Council signs deal to drive up standards in Liverpool's privately rented homes
Thousands of Liverpool tenants should see improved standards after the city councilsigned a deal with landlords’ representatives in the UK.
The agreement with three national organisations representing letting agents and landlords commits their members to providing high standards of housing.
The “co-regulation agreement” – the first of its type in the country – will mean they comply with the conditions of the council’s mandatory landlord licensing scheme. But it will also save landlords money after the city council agreed to reduce costs for registering properties.
The deal has been signed by ARLA (Association of Residential Letting Agents), NALS (National Approved Letting Scheme) and RLA (Residential Landlords Association).
Cabinet member for housing, Cllr Frank Hont, said: “When we launched the landlord licensing scheme we were clear that we wanted to work with the private rented sector to help them comply with the scheme, and find ways of giving discounts to those that are committed to meeting the standards.
“I am delighted that ARLA, NALS and the RLA have all come on board. It is a win-win for everyone, because their members benefit from a reduced fee and we are able to target our resources at those landlords who we know aren’t meeting the standards.
“This is all part of our drive to improve the quality of housing in the city and make sure that our residents have access to good quality accommodation.”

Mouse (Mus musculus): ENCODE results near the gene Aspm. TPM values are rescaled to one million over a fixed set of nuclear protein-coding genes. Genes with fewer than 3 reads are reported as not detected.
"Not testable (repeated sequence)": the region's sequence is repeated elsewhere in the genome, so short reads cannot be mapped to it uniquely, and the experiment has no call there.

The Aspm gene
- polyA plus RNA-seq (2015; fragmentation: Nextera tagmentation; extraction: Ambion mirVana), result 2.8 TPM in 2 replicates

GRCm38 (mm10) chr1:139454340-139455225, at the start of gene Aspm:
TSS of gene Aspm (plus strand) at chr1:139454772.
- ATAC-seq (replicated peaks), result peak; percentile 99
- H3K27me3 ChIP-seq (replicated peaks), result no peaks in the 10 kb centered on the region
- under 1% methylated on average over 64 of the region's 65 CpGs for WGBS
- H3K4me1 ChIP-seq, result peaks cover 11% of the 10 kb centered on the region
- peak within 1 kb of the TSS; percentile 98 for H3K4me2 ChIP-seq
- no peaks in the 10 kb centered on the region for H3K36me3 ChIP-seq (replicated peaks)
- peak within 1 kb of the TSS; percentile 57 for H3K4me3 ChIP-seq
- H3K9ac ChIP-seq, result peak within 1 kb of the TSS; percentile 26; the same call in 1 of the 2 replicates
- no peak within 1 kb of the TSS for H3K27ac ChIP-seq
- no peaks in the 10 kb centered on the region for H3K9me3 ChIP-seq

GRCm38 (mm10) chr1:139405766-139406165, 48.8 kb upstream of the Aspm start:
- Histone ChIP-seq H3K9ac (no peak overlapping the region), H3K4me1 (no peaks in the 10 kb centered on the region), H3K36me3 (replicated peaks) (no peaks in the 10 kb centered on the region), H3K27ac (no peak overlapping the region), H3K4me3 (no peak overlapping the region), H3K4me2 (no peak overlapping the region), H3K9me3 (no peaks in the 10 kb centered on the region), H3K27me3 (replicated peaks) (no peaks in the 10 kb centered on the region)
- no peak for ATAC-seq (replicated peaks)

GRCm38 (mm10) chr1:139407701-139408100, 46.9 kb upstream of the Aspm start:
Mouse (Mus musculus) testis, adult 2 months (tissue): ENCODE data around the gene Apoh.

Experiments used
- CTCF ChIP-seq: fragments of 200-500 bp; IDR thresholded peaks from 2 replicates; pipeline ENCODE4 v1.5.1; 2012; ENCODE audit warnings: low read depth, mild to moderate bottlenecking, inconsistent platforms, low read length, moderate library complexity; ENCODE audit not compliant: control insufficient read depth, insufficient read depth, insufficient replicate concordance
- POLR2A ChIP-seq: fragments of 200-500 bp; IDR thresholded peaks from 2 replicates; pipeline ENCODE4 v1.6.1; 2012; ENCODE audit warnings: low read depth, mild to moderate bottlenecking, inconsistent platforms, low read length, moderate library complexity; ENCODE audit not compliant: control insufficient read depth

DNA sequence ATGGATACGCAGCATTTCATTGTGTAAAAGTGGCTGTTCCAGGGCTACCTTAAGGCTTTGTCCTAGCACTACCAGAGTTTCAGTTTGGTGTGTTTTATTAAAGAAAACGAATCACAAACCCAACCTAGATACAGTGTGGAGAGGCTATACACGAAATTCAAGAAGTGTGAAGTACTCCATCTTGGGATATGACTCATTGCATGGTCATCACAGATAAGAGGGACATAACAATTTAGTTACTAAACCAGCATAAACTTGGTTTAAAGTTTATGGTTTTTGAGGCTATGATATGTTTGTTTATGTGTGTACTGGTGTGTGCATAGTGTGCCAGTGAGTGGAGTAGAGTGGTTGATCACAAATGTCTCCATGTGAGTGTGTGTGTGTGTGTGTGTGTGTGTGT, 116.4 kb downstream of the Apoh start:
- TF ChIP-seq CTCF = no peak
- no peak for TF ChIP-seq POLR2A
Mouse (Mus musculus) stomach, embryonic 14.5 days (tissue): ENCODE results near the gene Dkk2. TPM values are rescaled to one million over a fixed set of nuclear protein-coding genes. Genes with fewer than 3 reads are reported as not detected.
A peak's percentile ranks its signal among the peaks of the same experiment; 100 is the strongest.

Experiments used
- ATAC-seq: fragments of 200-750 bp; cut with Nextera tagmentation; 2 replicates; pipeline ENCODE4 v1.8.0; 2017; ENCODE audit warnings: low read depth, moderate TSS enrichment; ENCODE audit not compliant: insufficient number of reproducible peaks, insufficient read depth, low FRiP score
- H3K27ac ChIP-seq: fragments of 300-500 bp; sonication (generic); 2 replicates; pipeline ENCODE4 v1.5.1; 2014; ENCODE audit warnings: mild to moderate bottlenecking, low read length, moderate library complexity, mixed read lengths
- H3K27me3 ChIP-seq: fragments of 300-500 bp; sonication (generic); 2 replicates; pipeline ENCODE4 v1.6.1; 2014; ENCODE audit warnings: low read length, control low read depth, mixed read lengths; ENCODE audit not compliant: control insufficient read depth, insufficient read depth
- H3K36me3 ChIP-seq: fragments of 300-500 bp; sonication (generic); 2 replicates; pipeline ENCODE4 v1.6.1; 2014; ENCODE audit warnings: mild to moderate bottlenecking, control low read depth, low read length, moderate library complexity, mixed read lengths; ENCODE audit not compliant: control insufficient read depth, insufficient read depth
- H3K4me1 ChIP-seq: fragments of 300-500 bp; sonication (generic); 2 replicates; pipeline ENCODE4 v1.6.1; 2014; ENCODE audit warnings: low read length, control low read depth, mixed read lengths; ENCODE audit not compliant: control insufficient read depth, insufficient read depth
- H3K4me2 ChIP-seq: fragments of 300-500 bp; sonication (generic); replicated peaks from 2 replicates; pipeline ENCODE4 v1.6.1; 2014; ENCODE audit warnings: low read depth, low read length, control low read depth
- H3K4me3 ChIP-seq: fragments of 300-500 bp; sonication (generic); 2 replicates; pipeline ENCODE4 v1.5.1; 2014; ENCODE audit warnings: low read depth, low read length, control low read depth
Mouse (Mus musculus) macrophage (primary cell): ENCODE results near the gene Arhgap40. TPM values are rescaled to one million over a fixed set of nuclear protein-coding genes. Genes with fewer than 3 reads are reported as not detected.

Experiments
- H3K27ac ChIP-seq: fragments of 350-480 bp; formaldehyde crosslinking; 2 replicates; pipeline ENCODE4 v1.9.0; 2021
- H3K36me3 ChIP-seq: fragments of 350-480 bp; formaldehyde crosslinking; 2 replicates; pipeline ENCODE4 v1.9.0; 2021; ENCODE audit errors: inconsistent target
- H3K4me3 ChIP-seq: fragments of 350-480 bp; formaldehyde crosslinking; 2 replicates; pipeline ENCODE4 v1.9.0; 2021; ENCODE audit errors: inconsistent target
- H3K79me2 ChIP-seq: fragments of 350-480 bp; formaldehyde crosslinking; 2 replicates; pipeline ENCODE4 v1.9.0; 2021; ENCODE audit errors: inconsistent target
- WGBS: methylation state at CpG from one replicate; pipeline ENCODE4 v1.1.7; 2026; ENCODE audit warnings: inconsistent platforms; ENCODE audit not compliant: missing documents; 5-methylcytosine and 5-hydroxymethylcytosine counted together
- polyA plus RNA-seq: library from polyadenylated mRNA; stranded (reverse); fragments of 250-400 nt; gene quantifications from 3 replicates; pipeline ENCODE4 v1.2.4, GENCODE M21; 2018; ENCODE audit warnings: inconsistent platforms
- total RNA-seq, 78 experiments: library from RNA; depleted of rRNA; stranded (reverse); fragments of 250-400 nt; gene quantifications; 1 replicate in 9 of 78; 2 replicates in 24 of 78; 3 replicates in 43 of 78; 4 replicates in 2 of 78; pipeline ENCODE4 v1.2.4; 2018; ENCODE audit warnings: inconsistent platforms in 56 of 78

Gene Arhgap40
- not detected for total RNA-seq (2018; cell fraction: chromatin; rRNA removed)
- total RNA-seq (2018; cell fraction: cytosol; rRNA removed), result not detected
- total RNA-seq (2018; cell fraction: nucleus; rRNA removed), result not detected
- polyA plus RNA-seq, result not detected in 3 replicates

The agreement means that property owners represented by each of the organisations will get a 50% on the landlord licensing fee and pay £200 per property, rather than the standard rate of £400 for the first and £350 for each subsequent home.
Almost 8,500 landlords responsible for around 39,500 properties have so far started the application process for the scheme, which came into effect in April 2015.
The city council has also started to issue the first batch of licences which will be followed by compliance checks to ensure licence conditions are being met and standards maintained.
In addition, both current and prospective tenants can access a database atwww.liverpool.gov.uk/landlordlicensing to see if their landlord has started the application process, and can let the council know if it is not on the database.
The Residential Landlords Association represents 40,000 private sector landlords throughout England and Wales, while ARLA has some 8,000 members and is a sister organisation to NALS, an independent licensing scheme for lettings and management agents operating in the private rented sector.
Andrew Goodacre, chief executive of the RLA, said: “The idea of co-regulation has been a key policy feature for the RLA over the past 12 months and we are delighted that Liverpool Council have given us the opportunity to implement a scheme of this nature.
“The RLA is the only landlord association approved to offer a co-regulation alternative to those landlords in Liverpool who wish to continue to manage their portfolio themselves.
“There are a growing number of landlords who are choosing to manage their properties directly and our scheme is an ideal vehicle for self-regulation whilst still providing significant savings on the licence fees.”